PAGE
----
I imagine all of us have been deeply affected by the natural disasters in Japan this past weekend.  One of the largest earthquakes ever recorded followed immediately by a devastating Tsunami.  It’s hard to believe the photographs are real.  My mind prefers to imagine they are trailers for the next blockbuster disaster movie.  Add to the mix the uncertainty of more than one partial or full nuclear reactor meltdowns. I find myself having difficulty grasping the enormity of the devastation. What would I do in that situation?  A friend commented how calm and orderly the people seem to be.  Would I be calm and orderly faced with seemingly insurmountable challenges? I am no scholar of Japanese culture or history. What I do know is the culture’s emphasis is on community. After WWII they rebuilt their country to become a vibrant economy.  In the 1990’s Japan suffered major economic stress and pulled out of it.  Living with frequent earthquakes the Japanese have trained their people on what to do in the event of a significant quake.  They turned to nuclear energy years ago for its benefits and are world renown for technological advancements in the nuclear power field.  They, and we too, are being challenged by Mother Nature’s fury.

Locally in the northeast we are being challenged as well.  Flooding across NJ, and for that matter in many states, is causing devastation for many families.  Homes are being washed away, others under water.  How do you pick up and rebuild your life after experiencing such catastrophe?  What would you do?

Diane Sawyer said tonight “the Japanese are giving us a master class”. Featuring orderliness, generosity, no looting.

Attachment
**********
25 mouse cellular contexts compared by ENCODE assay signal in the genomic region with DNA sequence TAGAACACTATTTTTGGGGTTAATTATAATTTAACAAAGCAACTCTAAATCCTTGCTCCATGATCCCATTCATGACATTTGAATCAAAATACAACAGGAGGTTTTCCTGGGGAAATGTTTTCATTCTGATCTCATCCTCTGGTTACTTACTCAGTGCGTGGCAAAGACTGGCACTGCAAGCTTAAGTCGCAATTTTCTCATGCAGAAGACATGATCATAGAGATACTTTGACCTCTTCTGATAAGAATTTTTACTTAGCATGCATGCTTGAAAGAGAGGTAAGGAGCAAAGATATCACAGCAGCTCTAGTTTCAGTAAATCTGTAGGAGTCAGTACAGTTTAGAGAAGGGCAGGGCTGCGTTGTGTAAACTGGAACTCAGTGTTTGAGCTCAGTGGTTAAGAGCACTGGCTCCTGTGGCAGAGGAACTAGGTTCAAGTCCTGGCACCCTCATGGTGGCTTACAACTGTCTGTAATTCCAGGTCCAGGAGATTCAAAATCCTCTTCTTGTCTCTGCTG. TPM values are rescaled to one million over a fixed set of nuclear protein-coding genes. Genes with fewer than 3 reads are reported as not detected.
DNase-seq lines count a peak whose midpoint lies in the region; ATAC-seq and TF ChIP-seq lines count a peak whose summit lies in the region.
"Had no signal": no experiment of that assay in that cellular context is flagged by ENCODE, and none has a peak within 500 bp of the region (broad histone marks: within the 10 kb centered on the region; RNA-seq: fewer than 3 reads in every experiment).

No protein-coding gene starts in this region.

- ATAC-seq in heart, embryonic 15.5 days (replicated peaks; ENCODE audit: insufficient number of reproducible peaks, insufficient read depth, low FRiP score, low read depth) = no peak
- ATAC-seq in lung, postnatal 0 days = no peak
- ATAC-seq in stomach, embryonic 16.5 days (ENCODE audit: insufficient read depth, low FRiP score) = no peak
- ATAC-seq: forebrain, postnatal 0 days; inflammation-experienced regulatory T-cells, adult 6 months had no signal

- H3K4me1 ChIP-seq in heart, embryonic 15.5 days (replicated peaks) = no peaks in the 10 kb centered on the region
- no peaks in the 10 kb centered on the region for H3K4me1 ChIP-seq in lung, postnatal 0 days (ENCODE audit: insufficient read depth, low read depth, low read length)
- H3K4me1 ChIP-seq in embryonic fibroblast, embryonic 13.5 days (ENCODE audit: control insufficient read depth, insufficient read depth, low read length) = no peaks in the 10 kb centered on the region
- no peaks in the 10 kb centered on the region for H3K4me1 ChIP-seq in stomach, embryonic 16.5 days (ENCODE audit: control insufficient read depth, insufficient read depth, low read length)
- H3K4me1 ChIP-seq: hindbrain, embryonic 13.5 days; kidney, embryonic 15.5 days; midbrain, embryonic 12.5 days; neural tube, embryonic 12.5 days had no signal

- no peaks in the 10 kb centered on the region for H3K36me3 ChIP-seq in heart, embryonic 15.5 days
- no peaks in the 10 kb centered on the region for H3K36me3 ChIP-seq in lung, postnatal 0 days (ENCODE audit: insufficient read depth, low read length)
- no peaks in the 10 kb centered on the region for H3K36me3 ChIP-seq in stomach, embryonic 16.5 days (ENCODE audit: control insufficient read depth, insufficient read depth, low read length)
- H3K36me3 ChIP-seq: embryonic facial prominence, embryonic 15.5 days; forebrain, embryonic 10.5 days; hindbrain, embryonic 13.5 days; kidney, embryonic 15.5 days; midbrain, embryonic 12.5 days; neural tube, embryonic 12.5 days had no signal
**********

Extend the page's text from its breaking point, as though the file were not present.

The sun always rises.  Assistance in many forms coming from all across the world will help the Japanese get back on their feet and rebuild.  Locally here on the east coast, FEMA, state and local agencies will help those dealing with extensive property damage in NJ.  Throughout the world people are rebuilding their lives from the devastation of the global recession.

On the human level persistence is key. The human spirit is a magnificent instrument of engagement.  Unfortunately, too often it’s only when disaster strikes people engage their humanity and therefore one another.  The rest of the time we are trying to keep up with all the tasks before us, and the information coming at us. All of us have experienced trying times in one form or another.  Persistence is key to getting through.  Taking one step at a time in the direction you think will get you where you want to go.  A few weeks ago I tweeted a quote from Martin Luther King, “Faith is taking the first step even when you don't see the whole staircase”. I’m sure many of Japan’s citizens don’t see the whole staircase now, or maybe they do because of their cultural beliefs.

Having just embarked on the Lenten journey, I plan to use these 40 days to engage with my soul purpose and ensure my humanity is ever engaged with my actions.  I trust the Japanese and our own neighbors will continue to demonstrate that engaging our humanity is essential to life.

Caesar: “What say’st thou to me?  Speak once again.

Soothsayer: Beware the Ides of March.

Caesar: He is a dreamer, le us leave him.  Pass”